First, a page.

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California’s efforts to create more gender diversity on corporate boards were ruled unconstitutional by a Los Angeles Judge. 

The Women on Boards law, known as State Bill 826, called to penalize companies who failed to have the required number of women board members. Superior Court Judge Maureen Duffy-Lewis ruled Friday that the law that required boards to have up to three directors this year would have violated the right to equal treatment. 

Senate President pro-Tempore Toni G. Atkins (D-San Diego), who jointly authored the law with former Senator Hannah Beth Jackson in 2018, said “this disappointing ruling is a reminder that sometimes our legalities don’t match our realities”. 

“More women on corporate boards means better decisions and businesses that outperform the competition – that’s a studied, proven fact. We believe this law remains important—despite the disheartening ruling from the Los Angeles Superior Court—and it exemplifies equal access and opportunity, the very bedrock of our democracy. For those still afraid of women in positions of leadership, they need to work on figuring that out because the world is moving on without them,” Atkins wrote in a statement.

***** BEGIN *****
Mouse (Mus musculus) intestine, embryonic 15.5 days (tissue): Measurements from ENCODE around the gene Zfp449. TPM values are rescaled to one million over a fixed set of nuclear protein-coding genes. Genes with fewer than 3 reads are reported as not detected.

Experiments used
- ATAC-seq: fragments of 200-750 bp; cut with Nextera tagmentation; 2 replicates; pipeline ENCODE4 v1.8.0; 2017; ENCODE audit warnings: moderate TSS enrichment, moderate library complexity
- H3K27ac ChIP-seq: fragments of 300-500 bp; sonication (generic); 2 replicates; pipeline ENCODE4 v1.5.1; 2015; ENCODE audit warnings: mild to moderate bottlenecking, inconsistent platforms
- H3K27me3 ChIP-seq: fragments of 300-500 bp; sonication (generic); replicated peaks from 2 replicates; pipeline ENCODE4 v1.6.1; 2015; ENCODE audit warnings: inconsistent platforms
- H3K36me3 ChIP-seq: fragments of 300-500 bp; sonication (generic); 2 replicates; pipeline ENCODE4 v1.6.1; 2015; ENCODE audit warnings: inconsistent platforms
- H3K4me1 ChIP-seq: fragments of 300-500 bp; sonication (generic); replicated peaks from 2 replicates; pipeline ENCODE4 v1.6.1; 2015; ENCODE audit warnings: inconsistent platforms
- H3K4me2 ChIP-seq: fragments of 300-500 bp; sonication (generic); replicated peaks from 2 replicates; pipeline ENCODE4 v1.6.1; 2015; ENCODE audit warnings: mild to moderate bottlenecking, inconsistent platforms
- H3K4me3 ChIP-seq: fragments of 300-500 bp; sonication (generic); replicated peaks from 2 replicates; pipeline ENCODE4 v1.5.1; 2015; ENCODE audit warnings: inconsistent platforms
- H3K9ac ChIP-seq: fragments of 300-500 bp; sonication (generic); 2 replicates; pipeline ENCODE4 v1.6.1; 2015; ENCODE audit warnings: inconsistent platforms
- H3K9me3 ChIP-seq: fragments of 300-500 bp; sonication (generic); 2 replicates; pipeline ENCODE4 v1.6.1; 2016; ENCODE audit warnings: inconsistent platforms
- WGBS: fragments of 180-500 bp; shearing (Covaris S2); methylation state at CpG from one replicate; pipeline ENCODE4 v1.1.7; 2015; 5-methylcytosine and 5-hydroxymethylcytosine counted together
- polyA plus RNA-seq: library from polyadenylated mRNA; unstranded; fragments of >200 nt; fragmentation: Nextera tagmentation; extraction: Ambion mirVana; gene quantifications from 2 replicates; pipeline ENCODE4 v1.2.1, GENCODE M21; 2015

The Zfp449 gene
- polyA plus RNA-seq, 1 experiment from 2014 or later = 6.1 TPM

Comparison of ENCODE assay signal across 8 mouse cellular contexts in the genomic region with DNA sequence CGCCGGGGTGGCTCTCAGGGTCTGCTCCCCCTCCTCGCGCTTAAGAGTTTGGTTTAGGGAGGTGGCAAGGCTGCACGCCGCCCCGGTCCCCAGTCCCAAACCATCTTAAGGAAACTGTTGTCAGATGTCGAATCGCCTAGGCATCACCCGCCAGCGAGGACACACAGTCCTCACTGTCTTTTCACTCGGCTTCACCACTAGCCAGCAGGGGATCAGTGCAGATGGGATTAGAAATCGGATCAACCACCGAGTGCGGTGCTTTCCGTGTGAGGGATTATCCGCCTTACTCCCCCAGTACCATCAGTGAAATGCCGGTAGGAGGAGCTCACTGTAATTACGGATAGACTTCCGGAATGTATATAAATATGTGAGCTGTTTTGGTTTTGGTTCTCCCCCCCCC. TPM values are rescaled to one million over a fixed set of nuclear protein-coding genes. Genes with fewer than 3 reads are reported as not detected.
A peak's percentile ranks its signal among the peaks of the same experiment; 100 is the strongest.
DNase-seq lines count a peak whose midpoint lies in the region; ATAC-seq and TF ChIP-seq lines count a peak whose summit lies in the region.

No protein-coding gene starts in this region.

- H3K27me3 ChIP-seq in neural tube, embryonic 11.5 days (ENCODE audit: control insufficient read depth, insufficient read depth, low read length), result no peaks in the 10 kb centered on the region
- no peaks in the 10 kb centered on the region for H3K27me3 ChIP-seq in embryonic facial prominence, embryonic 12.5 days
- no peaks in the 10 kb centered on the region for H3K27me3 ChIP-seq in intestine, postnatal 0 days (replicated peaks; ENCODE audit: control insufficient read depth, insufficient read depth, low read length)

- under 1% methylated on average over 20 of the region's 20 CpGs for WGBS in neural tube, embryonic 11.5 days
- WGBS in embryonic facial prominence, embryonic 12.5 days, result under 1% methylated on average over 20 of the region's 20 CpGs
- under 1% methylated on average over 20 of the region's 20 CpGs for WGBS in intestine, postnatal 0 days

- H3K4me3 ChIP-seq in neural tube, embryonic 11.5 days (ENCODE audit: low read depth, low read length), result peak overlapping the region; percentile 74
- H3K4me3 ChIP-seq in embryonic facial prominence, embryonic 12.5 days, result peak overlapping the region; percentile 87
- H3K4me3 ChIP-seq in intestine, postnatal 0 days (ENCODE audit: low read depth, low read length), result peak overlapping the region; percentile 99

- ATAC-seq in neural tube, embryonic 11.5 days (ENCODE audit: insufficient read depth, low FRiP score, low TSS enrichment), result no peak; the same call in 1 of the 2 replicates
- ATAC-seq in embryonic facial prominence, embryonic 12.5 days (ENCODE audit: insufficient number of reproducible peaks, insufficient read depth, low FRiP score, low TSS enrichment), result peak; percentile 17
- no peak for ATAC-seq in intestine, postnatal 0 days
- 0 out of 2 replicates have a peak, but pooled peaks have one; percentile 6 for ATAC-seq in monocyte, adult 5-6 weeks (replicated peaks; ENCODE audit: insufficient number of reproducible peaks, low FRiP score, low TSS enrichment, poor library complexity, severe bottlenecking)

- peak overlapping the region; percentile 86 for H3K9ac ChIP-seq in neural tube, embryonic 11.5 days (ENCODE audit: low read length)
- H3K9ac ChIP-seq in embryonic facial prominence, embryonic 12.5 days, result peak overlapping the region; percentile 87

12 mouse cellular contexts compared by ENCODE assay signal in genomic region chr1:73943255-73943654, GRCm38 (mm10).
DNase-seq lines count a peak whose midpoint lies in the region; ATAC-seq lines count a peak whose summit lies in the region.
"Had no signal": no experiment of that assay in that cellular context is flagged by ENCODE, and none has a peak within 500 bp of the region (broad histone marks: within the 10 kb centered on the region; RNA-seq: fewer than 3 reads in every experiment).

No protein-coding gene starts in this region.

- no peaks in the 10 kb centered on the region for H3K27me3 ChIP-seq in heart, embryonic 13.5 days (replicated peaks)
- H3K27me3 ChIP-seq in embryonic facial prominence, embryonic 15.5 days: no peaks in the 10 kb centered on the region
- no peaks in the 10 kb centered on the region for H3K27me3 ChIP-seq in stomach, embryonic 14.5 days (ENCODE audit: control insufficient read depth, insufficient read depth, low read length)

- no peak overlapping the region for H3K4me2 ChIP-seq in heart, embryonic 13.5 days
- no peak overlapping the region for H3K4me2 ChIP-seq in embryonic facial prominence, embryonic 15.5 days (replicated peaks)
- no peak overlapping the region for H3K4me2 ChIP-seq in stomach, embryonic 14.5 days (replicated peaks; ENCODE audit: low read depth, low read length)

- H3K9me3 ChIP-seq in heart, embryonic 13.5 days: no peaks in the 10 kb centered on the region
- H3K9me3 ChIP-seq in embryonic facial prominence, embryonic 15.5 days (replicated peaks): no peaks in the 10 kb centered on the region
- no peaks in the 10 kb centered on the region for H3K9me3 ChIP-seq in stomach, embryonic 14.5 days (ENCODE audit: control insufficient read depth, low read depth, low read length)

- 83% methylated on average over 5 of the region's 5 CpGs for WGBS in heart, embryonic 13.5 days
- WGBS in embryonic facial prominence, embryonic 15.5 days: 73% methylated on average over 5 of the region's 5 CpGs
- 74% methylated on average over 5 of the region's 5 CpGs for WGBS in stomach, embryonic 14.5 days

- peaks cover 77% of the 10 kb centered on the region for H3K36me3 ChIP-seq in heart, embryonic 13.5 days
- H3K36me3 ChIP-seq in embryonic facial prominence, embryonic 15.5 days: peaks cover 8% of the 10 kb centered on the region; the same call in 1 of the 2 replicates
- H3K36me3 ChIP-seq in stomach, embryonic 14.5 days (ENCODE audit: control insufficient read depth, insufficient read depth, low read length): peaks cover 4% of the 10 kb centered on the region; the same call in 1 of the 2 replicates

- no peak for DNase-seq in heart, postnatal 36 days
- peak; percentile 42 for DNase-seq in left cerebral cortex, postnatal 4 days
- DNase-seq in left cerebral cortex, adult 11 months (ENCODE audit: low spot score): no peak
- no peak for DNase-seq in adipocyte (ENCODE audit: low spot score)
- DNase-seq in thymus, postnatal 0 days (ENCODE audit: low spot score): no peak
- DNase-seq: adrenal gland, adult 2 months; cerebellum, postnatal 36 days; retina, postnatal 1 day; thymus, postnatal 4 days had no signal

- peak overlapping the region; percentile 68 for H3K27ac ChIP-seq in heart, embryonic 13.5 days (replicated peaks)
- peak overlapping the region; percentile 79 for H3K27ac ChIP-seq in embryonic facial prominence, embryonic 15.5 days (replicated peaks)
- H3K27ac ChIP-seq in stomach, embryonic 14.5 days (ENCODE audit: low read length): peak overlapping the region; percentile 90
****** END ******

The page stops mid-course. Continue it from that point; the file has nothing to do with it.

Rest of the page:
Under the law, companies are required to place at least one woman on their board by the end of 2019 or face financial penalties. Companies with five directors must have at least two women, and companies with six or more directors to have at least three women by the end of 2021. 

According to Judge Duffy-Lewis’ 23 page-ruling, the state could not prove that the “use of a gender-based classification was necessary to boost California’s economy, improve opportunities for women in the workplace, and protect California taxpayers, public employees, pensions, and retirees.”

The state failed to consider amending existing anti-discrimination laws or putting into effect a new anti-discrimination law focused on the board selection process before Senate Bill 826 was signed into law, Duffy-Lewis wrote.

The law was signed by former Gov. Jerry Brown in 2018. 

Companies that failed to meet the law’s requirements were charged fines f $100,000 for a first violation and $300,000 for a second. According to a chief in the secretary of state's office, no companies were ever fined for violations. 

According to a March report from the Secretary of State’s office, 26 percent of publicly traded companies headquartered in California met the law’s quota. 

Duffy-Lewis’ ruling comes three months after Judicial Watch, a conservative legal group, challenged a measure that mandates corporations diversify their boards with members from certain racial, ethnic, or LGBT groups. The lawsuit argued that the law, Assembly Bill 979 violated the state's constitutional equal protection clause.

A Los Angeles judge ruled the law unconstitutional last month. Signed by Gov. Gavin Newsom in 2020 and was part of the state's efforts to address racial disparities in the workplace. 

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